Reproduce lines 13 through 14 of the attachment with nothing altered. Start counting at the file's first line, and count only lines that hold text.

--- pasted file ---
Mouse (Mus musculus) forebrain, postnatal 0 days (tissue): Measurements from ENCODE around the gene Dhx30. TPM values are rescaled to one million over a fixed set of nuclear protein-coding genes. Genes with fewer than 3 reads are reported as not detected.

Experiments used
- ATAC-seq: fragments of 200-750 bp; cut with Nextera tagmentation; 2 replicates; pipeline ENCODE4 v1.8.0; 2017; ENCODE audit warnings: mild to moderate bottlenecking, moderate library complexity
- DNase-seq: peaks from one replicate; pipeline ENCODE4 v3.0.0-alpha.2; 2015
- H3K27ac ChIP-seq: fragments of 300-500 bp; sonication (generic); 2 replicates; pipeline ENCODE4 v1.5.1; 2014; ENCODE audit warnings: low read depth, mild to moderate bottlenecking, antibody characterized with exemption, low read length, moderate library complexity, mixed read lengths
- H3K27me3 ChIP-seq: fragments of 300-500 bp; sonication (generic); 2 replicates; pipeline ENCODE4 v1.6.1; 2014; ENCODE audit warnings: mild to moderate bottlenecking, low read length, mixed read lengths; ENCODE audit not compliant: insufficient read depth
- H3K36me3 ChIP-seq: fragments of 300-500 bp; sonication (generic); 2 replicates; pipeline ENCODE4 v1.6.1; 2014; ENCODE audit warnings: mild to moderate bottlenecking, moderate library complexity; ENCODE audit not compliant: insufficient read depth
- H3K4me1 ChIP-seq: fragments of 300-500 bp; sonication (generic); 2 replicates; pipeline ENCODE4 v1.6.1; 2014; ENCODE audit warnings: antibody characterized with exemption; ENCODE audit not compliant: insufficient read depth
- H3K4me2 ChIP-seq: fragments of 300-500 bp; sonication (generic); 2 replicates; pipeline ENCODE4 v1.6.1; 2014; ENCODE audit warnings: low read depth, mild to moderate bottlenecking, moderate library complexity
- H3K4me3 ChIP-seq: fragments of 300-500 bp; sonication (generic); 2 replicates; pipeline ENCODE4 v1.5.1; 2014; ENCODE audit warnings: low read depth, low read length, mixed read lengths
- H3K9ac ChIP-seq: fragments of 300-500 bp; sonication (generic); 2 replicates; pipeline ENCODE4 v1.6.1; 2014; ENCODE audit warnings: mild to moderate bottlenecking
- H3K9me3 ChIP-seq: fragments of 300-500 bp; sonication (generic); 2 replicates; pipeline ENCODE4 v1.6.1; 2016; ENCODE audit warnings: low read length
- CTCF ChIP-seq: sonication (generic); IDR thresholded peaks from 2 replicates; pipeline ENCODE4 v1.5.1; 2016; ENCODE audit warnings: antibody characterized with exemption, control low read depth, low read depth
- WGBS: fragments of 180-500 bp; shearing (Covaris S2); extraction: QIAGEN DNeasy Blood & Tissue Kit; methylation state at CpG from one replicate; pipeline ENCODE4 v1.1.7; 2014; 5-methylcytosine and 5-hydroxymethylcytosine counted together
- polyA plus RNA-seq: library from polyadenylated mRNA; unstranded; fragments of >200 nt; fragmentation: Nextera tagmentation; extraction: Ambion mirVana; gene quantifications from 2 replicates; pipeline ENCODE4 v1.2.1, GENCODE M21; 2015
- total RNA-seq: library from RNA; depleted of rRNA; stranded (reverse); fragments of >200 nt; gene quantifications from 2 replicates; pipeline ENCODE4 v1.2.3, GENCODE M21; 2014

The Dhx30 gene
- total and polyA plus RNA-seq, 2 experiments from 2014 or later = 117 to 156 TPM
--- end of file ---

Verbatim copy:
- CTCF ChIP-seq: sonication (generic); IDR thresholded peaks from 2 replicates; pipeline ENCODE4 v1.5.1; 2016; ENCODE audit warnings: antibody characterized with exemption, control low read depth, low read depth
- WGBS: fragments of 180-500 bp; shearing (Covaris S2); extraction: QIAGEN DNeasy Blood & Tissue Kit; methylation state at CpG from one replicate; pipeline ENCODE4 v1.1.7; 2014; 5-methylcytosine and 5-hydroxymethylcytosine counted together